As an American who is black, I’m supposed to hate Donald Trump. They say he’s a racist demagogue. They say he hates Mexicans. They say he hates women. They say he’s mean. Yes, I’ve heard it all. But I believe that above all the sensationalist name-calling, there is a strong case for black support for Trump.
They say when white people catch a cold, black people get pneumonia. Nothing illustrates this better than the trends of automation, globalization, and immigration, which have left many black people in the dust even while lifting many immigrant groups and other races into the middle class.
Indeed, until about midway through the twentieth century, a black man with only a high school education could earn a good enough living to buy a home and support a family on a single income. Today, that is much more difficult. Research from the nonpartisan, nonprofit policy analysis group Young Invincibles shows that “holding all else equal, an African American male needs some college credit to have a similar probability of employment as a white male high school dropout.” The unemployment rate for black men with only a high school education is 9.6 percent, more than twice as high as the white male rate for that education level.
While the forces of globalization and automation that have contributed to this situation cannot be stopped, some policy solutions warrant consideration.
Bad Economic Policies Especially Hurt Black People
Take illegal immigration. Untold millions entering the United States illegally over the past decades have dramatically increased the size of the labor pool at the low end of the market, harming prospects for wage increases by poor blacks. Indeed, The United States Commission on Civil Rights, in its 2010 report “The Impact of Illegal Immigration on the Wages and Employment Opportunities of Black Workers,” found not only wage suppression effects on black workers due to illegal immigration, but also reduced employment rates, and evidence of racial discrimination against black workers, due to employers perceiving they can pay illegal immigrants less than black workers, among other factors.
One of the report’s contributors, Gordon Hanson, found “a 10 percent immigrant-induced increase in the labor supply is associated with a 4 percent decrease in black wages, a 3.5 percent decrease in the black employment rate, and a 0.8 percent increase in the black incarceration rate.” That’s right, Hanson’s data suggests that even black crime is negatively impacted by illegal immigration, as some black men turn to crime in the absence of jobs.
This implies that a serious attempt to end illegal immigration would benefit not only wages and employment rates for black men, but even crime rates. And there is just one candidate with a policy platform of ending illegal immigration: Donald Trump.
Then there’s globalization. The first types of jobs to be sent overseas are the jobs likely to be done by black workers: factory jobs and other types of unskilled labor. Certainly, job skills, training, and education are a part of the solution and policymakers should pursue them. But if Trump can reduce the regulatory and tax cost of doing business in the United States to make it more attractive for our companies to come back home, it should have a positive effect on black workers by making more jobs available over the long term.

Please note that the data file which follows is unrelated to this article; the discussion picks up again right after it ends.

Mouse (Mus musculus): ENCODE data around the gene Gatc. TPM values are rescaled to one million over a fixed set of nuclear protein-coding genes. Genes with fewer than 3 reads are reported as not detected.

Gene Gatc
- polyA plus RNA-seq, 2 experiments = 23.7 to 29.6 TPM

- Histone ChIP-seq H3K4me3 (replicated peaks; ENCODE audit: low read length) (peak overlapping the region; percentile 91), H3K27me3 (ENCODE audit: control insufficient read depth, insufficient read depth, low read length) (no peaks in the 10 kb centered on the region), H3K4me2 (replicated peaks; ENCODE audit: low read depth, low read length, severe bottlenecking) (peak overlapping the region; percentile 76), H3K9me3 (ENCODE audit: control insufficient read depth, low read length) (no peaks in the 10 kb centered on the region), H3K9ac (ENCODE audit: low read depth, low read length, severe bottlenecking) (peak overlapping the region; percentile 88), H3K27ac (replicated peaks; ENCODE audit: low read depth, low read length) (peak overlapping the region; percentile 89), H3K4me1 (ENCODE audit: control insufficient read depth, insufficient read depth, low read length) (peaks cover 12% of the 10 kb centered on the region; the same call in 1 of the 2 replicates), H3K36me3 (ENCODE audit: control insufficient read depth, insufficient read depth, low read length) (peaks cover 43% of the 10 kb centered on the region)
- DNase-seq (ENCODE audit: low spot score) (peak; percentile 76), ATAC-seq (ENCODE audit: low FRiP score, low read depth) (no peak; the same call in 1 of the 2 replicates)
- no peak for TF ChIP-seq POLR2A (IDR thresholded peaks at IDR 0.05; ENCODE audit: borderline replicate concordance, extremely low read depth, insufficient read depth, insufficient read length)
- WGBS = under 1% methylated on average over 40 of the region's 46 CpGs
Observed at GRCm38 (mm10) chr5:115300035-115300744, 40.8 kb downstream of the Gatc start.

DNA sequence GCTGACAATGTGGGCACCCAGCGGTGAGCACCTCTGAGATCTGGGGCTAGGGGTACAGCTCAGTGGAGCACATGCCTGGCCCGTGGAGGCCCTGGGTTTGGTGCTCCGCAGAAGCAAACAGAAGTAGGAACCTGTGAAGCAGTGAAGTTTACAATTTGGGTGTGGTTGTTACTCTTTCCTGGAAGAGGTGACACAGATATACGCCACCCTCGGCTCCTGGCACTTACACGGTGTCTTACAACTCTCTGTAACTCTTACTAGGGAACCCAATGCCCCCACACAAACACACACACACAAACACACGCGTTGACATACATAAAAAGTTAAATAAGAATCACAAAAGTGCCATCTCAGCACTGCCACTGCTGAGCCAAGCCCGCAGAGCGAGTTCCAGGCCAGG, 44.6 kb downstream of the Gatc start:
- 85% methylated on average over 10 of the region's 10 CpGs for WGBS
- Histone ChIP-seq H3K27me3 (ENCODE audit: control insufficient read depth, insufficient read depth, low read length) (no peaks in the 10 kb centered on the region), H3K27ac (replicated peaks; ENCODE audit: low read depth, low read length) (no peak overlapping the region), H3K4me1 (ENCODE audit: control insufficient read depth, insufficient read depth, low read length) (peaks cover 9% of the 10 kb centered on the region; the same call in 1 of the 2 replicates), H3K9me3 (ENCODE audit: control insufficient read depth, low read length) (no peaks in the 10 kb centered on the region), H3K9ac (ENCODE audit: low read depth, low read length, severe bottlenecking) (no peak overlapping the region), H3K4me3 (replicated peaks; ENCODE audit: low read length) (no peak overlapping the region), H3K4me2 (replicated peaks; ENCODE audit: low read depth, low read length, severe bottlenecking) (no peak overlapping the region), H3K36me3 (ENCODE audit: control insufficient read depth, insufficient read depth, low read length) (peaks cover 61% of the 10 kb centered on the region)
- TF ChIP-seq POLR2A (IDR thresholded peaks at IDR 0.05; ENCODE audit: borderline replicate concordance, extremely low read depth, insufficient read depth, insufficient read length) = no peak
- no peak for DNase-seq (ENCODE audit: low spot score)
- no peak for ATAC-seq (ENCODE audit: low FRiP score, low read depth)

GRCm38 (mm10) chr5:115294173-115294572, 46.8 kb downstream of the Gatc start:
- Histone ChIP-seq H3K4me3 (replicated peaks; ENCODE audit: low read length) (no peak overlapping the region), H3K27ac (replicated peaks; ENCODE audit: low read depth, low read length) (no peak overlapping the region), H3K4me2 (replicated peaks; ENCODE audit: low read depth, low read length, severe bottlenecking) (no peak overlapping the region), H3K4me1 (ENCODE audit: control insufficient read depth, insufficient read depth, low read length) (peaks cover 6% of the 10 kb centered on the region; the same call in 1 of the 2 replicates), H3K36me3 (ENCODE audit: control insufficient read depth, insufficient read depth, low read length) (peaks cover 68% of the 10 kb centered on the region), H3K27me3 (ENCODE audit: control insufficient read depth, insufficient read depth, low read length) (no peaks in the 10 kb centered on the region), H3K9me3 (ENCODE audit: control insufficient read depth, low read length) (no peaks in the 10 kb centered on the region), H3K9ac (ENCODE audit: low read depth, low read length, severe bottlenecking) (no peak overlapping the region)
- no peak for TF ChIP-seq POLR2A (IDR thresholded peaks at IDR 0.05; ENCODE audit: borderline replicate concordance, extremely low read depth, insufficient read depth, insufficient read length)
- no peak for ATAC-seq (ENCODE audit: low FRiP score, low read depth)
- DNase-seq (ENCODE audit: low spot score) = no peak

Foreign Competitors Don’t Play Fair
Trump delivers a message focused like a laser on those left behind by globalization. He’s starting the conversation on getting our companies to stop closing down factories and outsourcing. He’s talking about equitable trade policies with our partners such as Japan: even though her cars represent half of the U.S. automobile market, she only allows foreign automakers a 5 percent share of her market.
Then there’s China. It’s well-known that the Chinese government has locked Google out of the country due to censorship and a desire to protect her Internet brands from foreign competition. But a survey the American Chamber of Commerce did in China additionally found rising concerns about protectionism from many other foreign companies operating there. Respondents listed protectionism as a top five concern, negatively affecting their ability to do business in China.
What’s more, the percentage of firms concerned about protectionism and unfair targeting of foreign firms is increasing. Thus, amidst a protectionist Japan and a China systematically increasing barriers to U.S. businesses, only one candidate has a serious message on correcting these imbalances. If accomplished, more equitable trade policies could help U.S. manufacturing, which would in turn help poor white, Hispanic, and black Americans.
Then there’s politics. Despite black Americans giving the Democratic Party 90 percent of their votes every election cycle, many think black interests are being brushed aside while the party bends over backwards to accommodate an ever-increasing list of special interests, leaving its most loyal constituency, black Americans, with nothing but scraps from the table. Can anyone point to a substantive Democratic Party policy paper on black jobs that they’re serious about implementing? (When you find it, I’ll find you a unicorn and a leprechaun.)
Yet Trump’s focus on American workers may be just that. Although not specifically directed towards black workers, it is in fact a black jobs policy. Just as many working-class whites are backing Trump because he is the one fighting for working-class interests, maybe black people should realize that our interests are not that different than those of working-class whites and do the same. For perhaps Trump is speaking for us as well.